It’s a sore spot for me that the lifestyle I’ve chosen for myself is never seen as “fun” or “cool” except among others who share that thought. I’ll never see 50 Cent rapping about the engineer life, for example.
Then again, maybe I just feel this way because I don’t find as many people around me with the mindset. Where I live is not exactly a hotbed for technology.
What does it mean that I’m wondering this at all? I certainly love what I do, but there is the realization that I’m at a sort of stagnant point. Of course, that’s on me though. I have to break through this barrier.
Mark my words: I will succeed. I will excel. I will innovate. I will change the world!
It occurred to me as I attempted to organize my bookmarks that over time I’ve accumulated several hundred bookmarks. I’m sure it pales in comparison to others out there but I think there’re interesting insights to be had in the midst of all these links.
I find that the links that stay on my bookmarks list are bookmarks that resonate most with my being. Take for example the following image I saved in my set of bookmarks (it’s a bit long, but I think it’s real good):
For me there exists a somber sense to this image, this comic, this snippet. This and other links with a similar feel make it while other things I’d saved on a whim get culled.
Other topics of note in my set of bookmarks includes engineering and programming links.
The introspective insights were unexpected here. My bookmarks reveal a man drawn to sadness, enthralled by the possibilities of engineering, and excited by everything he encounters.
What do yours reveal?
But now I have come to believe that the whole world is an enigma, a harmless enigma that is made terrible by our own mad attempt to interpret it as though it had an underlying truth.— Umberto Eco
I’ve spent considerable amounts of time deciding what I wanted to get out of blogging. The thought process lead me to ask questions like “What exactly is the role of blogging in my life and the lives of others?” and “Does my voice even matter?” After much thought I think I’ve settled on some answers that work for me.
What is the role of blogging in my life?
To be honest I have delusions of grandeur about blogging. There are a number of resources that cultivate the idea that any blogger can become an internet phenomenon, achieving fame and fortune in one fell swoop. The truth is mundane, however, and without joining the circle jerk that is blog optimization I either have to be famous outside of the blog originally or have insight into a niche that relatively few others have access to for sharing. It takes time and effort and nothing can fully develop overnight.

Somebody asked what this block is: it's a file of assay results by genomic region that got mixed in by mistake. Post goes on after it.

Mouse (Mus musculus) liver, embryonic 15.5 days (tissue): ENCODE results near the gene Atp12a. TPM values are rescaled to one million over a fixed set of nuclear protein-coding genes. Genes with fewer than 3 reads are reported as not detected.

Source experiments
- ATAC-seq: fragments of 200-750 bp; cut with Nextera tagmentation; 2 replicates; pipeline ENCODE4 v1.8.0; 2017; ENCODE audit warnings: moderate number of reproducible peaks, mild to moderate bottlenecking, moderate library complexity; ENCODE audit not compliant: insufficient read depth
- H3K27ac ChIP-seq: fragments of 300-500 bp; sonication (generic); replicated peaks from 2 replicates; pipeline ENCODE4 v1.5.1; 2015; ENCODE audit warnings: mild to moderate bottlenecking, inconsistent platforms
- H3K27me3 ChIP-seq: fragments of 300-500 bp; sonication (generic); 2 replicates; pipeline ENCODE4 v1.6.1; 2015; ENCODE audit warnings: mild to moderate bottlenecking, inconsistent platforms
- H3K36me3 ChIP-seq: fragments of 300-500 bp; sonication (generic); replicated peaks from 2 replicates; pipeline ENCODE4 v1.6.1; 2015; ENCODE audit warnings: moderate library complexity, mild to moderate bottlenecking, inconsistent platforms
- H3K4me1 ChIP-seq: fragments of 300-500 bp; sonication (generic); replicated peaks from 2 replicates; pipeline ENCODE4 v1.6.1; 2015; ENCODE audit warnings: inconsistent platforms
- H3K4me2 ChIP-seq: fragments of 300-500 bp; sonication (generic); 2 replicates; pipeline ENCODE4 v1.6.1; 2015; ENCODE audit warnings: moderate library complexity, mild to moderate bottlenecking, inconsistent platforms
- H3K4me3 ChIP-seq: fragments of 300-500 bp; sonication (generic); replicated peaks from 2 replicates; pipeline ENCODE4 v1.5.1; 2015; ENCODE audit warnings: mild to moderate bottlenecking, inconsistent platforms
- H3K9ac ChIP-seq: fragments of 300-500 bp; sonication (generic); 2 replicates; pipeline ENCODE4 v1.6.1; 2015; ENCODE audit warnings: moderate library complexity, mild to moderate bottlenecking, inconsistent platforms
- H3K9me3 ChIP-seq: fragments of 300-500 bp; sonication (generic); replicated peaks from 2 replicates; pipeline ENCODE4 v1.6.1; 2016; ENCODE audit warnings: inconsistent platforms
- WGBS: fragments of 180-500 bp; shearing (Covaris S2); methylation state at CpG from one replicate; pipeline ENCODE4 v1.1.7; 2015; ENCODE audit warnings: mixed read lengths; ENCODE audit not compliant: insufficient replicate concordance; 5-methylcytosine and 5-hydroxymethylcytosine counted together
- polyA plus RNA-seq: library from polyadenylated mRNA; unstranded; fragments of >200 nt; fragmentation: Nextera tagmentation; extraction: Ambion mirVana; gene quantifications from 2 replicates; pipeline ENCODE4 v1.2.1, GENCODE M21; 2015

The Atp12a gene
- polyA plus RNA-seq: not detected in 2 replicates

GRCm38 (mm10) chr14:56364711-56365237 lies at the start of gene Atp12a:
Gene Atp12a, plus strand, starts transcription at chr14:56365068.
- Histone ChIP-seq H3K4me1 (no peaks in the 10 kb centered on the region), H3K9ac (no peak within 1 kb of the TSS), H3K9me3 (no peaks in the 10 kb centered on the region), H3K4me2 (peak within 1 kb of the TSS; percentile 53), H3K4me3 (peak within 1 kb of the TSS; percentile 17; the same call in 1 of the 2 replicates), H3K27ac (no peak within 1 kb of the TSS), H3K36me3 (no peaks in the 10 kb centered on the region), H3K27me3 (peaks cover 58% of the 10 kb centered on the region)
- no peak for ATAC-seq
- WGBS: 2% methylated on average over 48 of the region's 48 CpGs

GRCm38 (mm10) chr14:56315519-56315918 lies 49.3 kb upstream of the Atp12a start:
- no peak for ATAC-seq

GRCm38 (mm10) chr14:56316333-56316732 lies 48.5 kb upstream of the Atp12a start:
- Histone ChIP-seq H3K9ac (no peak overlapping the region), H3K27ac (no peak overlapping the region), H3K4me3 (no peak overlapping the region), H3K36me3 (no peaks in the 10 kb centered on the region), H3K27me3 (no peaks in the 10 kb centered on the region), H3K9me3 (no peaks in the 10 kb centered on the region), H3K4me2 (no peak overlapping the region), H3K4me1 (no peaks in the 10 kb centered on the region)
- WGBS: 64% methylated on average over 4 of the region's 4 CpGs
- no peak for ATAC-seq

Neither describe me very well.
For me, blogging has come to be an avenue of self-development and introspection. Through writing content I learn, grow, and use words that I don’t get to use frequently as an engineer. When I sit down and write about games I am playing, such as my impressions of Warhammer 40k: Space Marine or my experiences with choice in games, I am taking a passive enjoyment of video games and making it active. Through this process I have teased out what I like and dislike about video games, allowing me to do things like focus on the aspects I do like while being able to determine if any flaws in a game are deal-breakers for me. I engage myself with my passion of gaming by criticizing the industry, analyzing games, and looking to the future. There’s never a stale day as a result.
Blogging also provides new perspectives. Because the nature of the beast is to be public I take time to consider what other people might think of what I blog. This takes me out of my shoes and into others’ shoes, seeing my thoughts with an angle I personally may not have. On top of that I have people who leave comments with thoughts that may not have crossed my mind at all. Taken together my ability to mature myself improves every time I go through the experience of blogging.
What is the role of blogging in the lives of others?
Does my voice even matter?
I think the simplest answer for both questions is that readers will answer this for me. If people find my words to be appealing they will come to the blog and seek more. If they do not, they will not. That’s all there is to it.
As long as I am benefiting from this endeavor it will hold value for me and I can continue without feeling as if I’m wasting my time.
What does this mean for this blog?
I have thoughts occasionally of halting this blog and doing something else. What kept the blog alive was the uncertainty in the “something else” I’d be doing. Now, with some thinking behind it, I can say the blog has positive value to me and I will continue writing for it.